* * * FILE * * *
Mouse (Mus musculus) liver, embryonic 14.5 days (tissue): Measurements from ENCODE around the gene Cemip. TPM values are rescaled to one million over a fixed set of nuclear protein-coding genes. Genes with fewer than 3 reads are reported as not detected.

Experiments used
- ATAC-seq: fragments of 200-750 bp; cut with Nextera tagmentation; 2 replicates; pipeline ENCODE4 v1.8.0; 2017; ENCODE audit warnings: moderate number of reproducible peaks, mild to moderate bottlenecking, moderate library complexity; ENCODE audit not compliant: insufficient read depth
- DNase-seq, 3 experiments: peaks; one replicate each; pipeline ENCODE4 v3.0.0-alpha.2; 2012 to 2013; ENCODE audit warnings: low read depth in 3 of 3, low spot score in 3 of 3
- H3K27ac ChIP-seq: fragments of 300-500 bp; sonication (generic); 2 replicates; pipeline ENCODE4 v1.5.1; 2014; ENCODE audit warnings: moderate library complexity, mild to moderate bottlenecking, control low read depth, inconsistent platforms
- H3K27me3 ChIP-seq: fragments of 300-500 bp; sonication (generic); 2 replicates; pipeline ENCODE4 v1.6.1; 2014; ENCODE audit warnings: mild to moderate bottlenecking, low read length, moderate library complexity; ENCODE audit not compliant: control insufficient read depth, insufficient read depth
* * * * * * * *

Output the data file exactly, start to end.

Mouse (Mus musculus) liver, embryonic 14.5 days (tissue): Measurements from ENCODE around the gene Cemip. TPM values are rescaled to one million over a fixed set of nuclear protein-coding genes. Genes with fewer than 3 reads are reported as not detected.

Experiments used
- ATAC-seq: fragments of 200-750 bp; cut with Nextera tagmentation; 2 replicates; pipeline ENCODE4 v1.8.0; 2017; ENCODE audit warnings: moderate number of reproducible peaks, mild to moderate bottlenecking, moderate library complexity; ENCODE audit not compliant: insufficient read depth
- DNase-seq, 3 experiments: peaks; one replicate each; pipeline ENCODE4 v3.0.0-alpha.2; 2012 to 2013; ENCODE audit warnings: low read depth in 3 of 3, low spot score in 3 of 3
- H3K27ac ChIP-seq: fragments of 300-500 bp; sonication (generic); 2 replicates; pipeline ENCODE4 v1.5.1; 2014; ENCODE audit warnings: moderate library complexity, mild to moderate bottlenecking, control low read depth, inconsistent platforms
- H3K27me3 ChIP-seq: fragments of 300-500 bp; sonication (generic); 2 replicates; pipeline ENCODE4 v1.6.1; 2014; ENCODE audit warnings: mild to moderate bottlenecking, low read length, moderate library complexity; ENCODE audit not compliant: control insufficient read depth, insufficient read depth